Polar bears, already struggling as climate change melts Arctic sea ice, need more food to survive than previously thought, U.S. researchers said Thursday.
The rate of energy consumption of these iconic animals, as calculated in the current study published in the journal Science, was 1.6 times higher than previous research has predicted.
"They need to be catching a lot of seals," Anthony Pagano, a Ph.D. candidate at the University of California at Santa Cruz, said in a statement.
Polar bears rely almost exclusively on a fat-rich diet of seals, which are most efficiently hunted from the surface of sea ice.
However, the abundance of sea ice across the Arctic is decreasing at a rate of 14 percent per decade, which is likely reducing polar bears' access to their prey.
In April of 2014, 2015, and 2016, Pagano and colleagues aimed to better understand the energy expenditure of polar bears during this critical season by capturing nine females on the sea ice of the Beaufort Sea.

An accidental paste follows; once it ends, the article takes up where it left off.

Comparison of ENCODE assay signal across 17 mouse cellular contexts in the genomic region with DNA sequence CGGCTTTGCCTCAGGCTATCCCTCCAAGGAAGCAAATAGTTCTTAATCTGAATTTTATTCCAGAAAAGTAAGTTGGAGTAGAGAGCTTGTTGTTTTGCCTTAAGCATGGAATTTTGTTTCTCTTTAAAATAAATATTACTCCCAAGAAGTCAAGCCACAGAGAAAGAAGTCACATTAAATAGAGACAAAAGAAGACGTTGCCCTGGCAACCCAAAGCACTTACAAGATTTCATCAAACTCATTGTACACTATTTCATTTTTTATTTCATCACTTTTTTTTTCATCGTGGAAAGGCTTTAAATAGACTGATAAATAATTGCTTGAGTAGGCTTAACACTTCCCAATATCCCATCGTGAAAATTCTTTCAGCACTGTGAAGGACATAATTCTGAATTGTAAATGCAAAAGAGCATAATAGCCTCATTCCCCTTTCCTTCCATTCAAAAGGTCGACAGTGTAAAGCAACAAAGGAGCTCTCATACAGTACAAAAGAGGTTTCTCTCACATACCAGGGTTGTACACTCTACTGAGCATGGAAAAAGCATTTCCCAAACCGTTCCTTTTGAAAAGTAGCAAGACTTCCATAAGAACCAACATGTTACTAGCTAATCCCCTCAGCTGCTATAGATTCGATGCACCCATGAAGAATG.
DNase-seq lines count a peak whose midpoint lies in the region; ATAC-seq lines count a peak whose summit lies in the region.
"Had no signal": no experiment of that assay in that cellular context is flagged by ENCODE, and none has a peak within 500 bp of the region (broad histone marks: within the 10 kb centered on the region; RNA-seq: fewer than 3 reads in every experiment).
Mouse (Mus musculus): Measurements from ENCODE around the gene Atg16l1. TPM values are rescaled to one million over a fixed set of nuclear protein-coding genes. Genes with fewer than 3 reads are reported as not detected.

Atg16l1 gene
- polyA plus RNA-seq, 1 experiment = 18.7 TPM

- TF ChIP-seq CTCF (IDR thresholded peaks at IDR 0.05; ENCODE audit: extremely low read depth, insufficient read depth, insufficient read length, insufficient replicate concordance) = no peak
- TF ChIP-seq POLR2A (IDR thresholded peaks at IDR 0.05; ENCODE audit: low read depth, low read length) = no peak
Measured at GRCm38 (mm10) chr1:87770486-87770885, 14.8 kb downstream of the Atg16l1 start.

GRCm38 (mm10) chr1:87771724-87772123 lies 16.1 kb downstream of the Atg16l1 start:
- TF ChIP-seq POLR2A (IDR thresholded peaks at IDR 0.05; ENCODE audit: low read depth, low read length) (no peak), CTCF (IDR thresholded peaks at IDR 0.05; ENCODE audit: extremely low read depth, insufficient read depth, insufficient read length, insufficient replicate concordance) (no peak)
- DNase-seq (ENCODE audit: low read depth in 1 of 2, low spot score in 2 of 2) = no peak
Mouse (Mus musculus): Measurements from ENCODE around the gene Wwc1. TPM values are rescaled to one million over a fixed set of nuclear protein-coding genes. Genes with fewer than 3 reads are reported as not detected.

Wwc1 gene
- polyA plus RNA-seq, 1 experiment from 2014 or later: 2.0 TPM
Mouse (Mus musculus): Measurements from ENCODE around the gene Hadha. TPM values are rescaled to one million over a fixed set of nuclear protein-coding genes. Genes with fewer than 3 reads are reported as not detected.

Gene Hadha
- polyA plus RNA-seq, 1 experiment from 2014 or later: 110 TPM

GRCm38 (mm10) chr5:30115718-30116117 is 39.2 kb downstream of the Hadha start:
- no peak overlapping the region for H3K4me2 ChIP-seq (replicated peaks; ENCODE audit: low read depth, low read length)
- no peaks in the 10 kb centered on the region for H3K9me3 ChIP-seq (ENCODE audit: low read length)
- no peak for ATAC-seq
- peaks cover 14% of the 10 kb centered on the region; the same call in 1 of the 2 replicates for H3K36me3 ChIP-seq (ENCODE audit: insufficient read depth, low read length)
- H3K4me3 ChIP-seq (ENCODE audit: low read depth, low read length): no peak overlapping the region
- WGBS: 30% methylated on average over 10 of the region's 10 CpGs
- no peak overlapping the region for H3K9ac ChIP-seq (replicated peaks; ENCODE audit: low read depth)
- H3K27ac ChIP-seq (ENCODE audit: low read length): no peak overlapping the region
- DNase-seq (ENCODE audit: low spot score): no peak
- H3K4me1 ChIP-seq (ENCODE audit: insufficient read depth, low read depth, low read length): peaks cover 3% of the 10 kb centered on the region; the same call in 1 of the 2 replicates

They measured the metabolic rates of each bear by analyzing blood and urine samples upon capture and then again at recapture, after eight to 11 days.
As well, the bears were equipped with GPS collars that also collect video records of activity during daylight.
The results revealed higher-than-expected metabolic rates, meaning polar bears need a lot of fat-rich prey.
What's more, five of the nine bears in the study lost body mass, meaning they weren't catching enough fat-rich marine mammal prey to meet their energy demands.
"This was at the start of the period from April through July when polar bears catch most of their prey and put on most of the body fat they need to sustain them throughout the year," Pagano said.
A recent population estimate indicated the polar bear population has declined by about 40 percent over the past decade.
"Ice loss, if unabated, will eventually cause the extinction of polar bears in the wild," John Whiteman of the University of New Mexico warned in a related perspective article. "But continued research is needed to understand the climate-related pressures that polar bears face."